Emilie really wasn’t a stranger any more. It was impossible to live in such close quarters with someone and fail to notice certain things about them. Things like her love for children – she should have had children of her own clinging to those long full skirts she always wore. Her abilities as a homemaker – already his small house was feeling more like a home than it had in a very long time. There were nutritious meals on the table, cakes and cookies for him and the children. She had cleaned every room in the house except for his bedroom and suddenly his little abode had taken on a well cared-for appearance. Everywhere he looked he saw evidence of a woman’s touch - a doily on the table where only bare wood had shown before; blankets folded, beds made, pillows fluffed. As he stood before her preparing to say goodbye, he realized that in just a few short days, this small woman had become an important part of his and his children’s life.
“Bring the children down and use my room while I am gone. When I return we will make some changes and try to get more heat up to your room upstairs.”
Emilie’s smile lit her face. “Thank you Karl, I’m sure we will be more comfortable down here while you are gone.”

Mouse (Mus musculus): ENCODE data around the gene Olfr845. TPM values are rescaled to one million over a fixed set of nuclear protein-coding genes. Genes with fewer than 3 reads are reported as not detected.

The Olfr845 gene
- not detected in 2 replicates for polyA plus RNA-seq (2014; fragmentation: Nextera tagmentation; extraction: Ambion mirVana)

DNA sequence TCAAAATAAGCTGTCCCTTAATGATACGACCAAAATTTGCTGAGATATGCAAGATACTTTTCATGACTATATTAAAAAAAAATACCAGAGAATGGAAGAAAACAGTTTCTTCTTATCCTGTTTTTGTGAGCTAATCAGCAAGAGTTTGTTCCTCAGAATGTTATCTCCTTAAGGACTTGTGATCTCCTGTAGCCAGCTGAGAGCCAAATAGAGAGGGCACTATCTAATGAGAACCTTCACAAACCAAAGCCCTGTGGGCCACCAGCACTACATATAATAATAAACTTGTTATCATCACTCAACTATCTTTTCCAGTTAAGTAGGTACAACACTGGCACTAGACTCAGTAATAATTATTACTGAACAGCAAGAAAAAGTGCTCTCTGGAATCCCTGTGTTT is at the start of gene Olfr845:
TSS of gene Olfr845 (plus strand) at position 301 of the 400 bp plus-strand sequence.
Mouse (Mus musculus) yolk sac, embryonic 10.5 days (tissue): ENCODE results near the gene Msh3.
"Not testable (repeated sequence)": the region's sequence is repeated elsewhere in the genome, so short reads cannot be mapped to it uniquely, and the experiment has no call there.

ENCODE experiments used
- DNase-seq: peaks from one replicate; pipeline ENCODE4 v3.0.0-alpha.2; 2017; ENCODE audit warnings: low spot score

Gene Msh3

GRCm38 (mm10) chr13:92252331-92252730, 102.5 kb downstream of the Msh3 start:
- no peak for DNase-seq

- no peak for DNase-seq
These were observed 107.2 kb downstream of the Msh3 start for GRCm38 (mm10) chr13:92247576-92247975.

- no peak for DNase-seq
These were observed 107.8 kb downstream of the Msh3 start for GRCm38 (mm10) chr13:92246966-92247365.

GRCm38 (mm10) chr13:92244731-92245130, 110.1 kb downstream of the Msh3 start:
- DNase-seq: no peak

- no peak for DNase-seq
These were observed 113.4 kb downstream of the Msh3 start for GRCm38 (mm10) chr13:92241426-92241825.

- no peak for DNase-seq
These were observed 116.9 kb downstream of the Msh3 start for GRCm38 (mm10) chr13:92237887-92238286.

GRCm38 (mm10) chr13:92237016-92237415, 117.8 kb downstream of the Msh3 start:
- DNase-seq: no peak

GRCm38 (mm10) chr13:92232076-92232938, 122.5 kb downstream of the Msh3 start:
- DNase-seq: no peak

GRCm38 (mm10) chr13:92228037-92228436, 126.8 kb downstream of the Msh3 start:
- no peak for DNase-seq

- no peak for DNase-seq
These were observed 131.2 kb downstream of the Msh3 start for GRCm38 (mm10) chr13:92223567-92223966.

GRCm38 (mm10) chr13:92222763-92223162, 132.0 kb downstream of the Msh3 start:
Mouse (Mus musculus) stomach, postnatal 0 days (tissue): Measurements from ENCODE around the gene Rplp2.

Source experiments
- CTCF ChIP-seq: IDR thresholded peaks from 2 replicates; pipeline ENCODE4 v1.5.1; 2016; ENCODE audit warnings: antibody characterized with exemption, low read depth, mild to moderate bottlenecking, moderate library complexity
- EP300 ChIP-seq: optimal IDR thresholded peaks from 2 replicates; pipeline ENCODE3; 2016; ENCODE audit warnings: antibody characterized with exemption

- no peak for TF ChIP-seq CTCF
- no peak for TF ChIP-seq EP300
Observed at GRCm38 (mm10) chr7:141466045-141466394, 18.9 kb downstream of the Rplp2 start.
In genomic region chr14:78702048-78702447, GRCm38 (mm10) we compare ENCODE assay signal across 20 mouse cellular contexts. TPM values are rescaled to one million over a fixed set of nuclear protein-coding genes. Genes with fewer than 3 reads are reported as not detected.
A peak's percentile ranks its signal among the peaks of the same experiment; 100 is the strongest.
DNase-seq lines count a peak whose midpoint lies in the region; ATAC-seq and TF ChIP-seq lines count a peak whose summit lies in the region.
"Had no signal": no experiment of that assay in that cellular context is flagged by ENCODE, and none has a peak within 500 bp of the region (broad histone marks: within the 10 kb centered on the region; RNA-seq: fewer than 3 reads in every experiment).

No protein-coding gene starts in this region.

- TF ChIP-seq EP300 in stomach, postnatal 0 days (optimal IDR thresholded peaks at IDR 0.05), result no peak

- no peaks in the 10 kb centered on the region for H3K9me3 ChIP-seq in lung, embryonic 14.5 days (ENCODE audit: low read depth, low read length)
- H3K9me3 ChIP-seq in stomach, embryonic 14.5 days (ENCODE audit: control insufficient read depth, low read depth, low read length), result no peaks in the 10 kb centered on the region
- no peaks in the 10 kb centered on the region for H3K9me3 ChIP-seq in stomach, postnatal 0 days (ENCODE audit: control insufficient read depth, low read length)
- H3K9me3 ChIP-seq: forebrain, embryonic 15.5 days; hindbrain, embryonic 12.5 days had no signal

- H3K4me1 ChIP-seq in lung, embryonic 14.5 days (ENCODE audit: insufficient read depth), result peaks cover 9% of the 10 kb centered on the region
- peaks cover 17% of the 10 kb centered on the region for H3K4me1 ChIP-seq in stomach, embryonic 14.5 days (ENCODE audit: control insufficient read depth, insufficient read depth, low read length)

“Well I’d better be off,” Karl lowered to one knee before her and the children and reached across and lifted Anne-Marie up onto his knee. He cuddled the child close and gently kissed her pink cheek. “You be a good girl for Emilie, Anne-Marie.” The child remained silent, as he knew she would. Her big blue eyes saddened when he hugged her tightly and then released her back to the floor at Emilie’s feet.
He beckoned his son and instead of lifting him on to his knee like he had his sister, he placed him squarely in front of him and clasped a big hand on each of the boy’s small shoulders. He looked deeply in his son’s eyes. “You’re the man of the house now, Raymond,” the big hands squeezed gently. “I’m counting on you to look after Emilie and your sister. Do you think you can manage that, son?”
“I will, Dada.”
Karl rose from his crouched position and gently ruffled both small heads before he addressed Emilie.